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Tough Times Await Cyber Terrorists In Social Media.

FOR those using social media to commit cyber crime, it may not be business as usual again as indication has emerged that governments of the world may introduce ways and means of monitoring internet social media content.

Leading in the crusade is the United Kingdom whose Ministers are planning to introduce new laws that will allow police to step up their monitoring of citizens’ email and social media accounts.

Meanwhile, keen observers in the Nigerian IT industry have also reasoned that Nigeria need to introduce similar law so as to fight cyber terrorist hiding in the visual world.

If the long awaited cyber crime legislation awaiting presidential assent in Nigeria is implemented. Industry observers said that cyber fraud and related issues will be reduced to the barest minimum.

Meanwhile, police and other security forces will be able to identify the members and time frames of particular conversations, but not the content of the conversations themselves.

According to the report, Internet Service Providers (ISPs) will collect users’ data and pass it on to police forces at their request.

Already, officials are framing the new laws as a weapon in the struggle against terrorism. According to a 2010 UK official review, communications data helped thwart attacks in every major counter-terrorism operation carried out in the country that year.

“It is vital that police and security services are able to obtain communications data in certain circumstances to investigate serious crime and terrorism and to protect the public,”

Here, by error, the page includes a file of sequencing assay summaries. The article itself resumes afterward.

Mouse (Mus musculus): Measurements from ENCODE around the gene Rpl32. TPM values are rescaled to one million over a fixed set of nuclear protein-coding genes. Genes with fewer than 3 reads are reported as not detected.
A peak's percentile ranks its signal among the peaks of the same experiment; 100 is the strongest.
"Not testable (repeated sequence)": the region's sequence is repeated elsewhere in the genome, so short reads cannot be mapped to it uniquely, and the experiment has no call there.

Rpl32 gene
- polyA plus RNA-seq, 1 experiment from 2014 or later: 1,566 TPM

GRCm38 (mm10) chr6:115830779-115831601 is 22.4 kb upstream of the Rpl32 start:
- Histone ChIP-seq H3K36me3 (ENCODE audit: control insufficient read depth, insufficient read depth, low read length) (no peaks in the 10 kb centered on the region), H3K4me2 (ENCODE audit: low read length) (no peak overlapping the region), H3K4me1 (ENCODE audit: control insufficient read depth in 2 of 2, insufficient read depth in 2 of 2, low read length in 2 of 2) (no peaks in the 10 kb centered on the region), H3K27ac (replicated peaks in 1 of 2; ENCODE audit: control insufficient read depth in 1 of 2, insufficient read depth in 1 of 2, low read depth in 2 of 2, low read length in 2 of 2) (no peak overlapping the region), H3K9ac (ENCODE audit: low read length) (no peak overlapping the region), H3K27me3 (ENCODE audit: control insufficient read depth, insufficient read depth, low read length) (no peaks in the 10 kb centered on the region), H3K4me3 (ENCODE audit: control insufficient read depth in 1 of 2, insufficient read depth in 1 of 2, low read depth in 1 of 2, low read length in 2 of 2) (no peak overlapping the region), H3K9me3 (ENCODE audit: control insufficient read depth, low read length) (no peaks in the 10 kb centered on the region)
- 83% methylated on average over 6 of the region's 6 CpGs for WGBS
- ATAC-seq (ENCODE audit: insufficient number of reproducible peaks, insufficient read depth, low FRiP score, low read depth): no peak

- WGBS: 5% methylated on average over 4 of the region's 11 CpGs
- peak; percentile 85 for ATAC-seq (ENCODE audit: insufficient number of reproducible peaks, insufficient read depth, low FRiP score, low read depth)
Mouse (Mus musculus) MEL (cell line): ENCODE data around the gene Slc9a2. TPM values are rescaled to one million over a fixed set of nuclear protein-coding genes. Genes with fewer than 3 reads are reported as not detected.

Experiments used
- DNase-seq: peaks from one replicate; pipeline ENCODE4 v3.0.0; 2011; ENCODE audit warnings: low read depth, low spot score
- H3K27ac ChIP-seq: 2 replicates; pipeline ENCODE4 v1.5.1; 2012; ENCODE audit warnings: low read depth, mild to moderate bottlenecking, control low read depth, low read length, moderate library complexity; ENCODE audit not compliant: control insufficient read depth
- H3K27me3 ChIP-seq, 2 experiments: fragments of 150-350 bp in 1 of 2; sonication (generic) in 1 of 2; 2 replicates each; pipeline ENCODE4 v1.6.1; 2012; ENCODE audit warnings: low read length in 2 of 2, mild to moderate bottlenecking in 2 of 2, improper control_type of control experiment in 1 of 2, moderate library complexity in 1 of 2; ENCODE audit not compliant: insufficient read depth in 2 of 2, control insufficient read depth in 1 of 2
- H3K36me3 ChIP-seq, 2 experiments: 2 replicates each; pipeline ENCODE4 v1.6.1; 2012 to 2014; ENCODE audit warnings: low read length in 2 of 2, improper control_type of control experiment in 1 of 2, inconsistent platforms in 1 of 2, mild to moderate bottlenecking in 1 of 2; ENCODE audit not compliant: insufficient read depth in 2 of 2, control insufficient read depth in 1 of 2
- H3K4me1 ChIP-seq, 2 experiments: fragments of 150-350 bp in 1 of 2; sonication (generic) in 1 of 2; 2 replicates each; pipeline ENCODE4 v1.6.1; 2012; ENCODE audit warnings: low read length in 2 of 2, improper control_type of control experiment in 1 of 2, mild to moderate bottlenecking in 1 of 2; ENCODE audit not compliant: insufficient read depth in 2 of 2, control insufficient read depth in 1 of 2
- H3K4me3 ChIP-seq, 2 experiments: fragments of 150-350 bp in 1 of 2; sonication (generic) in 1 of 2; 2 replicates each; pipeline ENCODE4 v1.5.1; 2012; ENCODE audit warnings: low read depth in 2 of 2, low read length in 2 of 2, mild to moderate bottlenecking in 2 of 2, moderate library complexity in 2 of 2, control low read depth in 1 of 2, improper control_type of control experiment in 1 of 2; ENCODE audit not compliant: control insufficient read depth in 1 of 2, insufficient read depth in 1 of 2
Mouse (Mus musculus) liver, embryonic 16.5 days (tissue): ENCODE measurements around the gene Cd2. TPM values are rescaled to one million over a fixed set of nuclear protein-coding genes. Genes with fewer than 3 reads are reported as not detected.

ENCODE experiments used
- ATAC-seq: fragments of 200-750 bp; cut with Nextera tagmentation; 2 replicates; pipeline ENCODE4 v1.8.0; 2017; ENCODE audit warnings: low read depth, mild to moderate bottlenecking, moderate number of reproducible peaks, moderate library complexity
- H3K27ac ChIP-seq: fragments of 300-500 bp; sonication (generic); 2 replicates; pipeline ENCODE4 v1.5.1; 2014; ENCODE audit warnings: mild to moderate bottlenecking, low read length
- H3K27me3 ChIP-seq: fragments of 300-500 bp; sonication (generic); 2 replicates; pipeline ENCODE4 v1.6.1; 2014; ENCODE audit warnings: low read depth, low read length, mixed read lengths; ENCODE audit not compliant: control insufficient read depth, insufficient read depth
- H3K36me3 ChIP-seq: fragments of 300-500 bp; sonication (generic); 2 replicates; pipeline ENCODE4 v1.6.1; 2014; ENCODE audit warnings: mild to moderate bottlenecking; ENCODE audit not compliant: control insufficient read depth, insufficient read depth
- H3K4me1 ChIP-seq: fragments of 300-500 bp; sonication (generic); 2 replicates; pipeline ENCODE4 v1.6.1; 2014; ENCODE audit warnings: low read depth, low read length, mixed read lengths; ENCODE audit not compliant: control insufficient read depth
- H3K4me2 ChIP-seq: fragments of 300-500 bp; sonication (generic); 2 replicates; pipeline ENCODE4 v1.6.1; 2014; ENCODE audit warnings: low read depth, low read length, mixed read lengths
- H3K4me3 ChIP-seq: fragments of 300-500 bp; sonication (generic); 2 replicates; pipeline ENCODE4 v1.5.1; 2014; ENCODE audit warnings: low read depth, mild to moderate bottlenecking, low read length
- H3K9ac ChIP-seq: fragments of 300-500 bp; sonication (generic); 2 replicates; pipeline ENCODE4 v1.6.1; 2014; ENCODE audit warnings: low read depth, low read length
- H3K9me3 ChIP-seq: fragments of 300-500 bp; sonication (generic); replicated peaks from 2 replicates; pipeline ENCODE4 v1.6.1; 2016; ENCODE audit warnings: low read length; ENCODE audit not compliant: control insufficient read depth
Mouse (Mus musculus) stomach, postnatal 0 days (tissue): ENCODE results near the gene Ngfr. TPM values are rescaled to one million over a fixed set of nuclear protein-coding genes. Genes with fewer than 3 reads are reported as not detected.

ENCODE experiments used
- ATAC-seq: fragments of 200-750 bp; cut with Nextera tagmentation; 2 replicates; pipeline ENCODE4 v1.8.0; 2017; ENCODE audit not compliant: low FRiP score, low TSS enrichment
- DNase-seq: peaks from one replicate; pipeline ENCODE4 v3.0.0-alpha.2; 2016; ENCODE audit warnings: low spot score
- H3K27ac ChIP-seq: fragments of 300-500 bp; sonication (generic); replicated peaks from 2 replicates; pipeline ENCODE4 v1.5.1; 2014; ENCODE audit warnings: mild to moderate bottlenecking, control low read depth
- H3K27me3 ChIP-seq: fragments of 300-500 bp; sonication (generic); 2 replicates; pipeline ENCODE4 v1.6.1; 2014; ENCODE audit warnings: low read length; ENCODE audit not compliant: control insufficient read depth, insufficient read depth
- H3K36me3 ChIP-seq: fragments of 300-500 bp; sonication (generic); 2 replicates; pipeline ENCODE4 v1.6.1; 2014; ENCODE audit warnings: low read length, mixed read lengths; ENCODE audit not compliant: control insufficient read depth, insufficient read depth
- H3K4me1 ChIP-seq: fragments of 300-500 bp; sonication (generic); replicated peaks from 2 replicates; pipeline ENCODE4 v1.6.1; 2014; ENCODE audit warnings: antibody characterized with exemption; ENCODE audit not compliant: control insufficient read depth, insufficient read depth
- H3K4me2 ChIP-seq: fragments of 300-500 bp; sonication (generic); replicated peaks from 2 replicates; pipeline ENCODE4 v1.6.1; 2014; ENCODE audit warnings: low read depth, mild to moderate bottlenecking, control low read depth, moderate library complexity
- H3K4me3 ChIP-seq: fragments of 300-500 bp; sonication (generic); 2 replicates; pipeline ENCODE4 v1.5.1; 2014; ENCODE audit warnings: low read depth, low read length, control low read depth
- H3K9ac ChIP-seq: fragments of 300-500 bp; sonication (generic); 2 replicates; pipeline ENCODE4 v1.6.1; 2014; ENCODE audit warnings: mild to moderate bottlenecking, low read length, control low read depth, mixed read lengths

The news was met with skepticism from the internet privacy and civil liberties advocates in the UK, who fought off similar legislation in 2009 that called for a central police database filled with all Internet and cellphone use. Meanwhile, ISPs are wary of the high cost and low practicality of monitoring every subscriber’s web activity.

Some legislatorsare predicting a rough road ahead for advocates of the new law. David Davis, a leading Conservative Member of Parliament, scoffed at the bill in a radio interview on the BBC.

“Our freedom and privacy has been protected by using the courts by saying ‘If you want to intercept, if you want to look at something, fine, if it is a terrorist or a criminal go and ask a magistrate and you’ll get your approval,’” Davis said, adding that, “They don’t need this law to protect us. This is an unnecessary extension of the ability of the state to snoop on ordinary innocent people in vast numbers. Frankly, they shouldn’t have that power.”

The privacy changes are to be proposed by Queen Elizabeth II in a speech scheduled for early May. Do you think police should be able to look at who’s talking to one another online, or is that a breech of civil liberties

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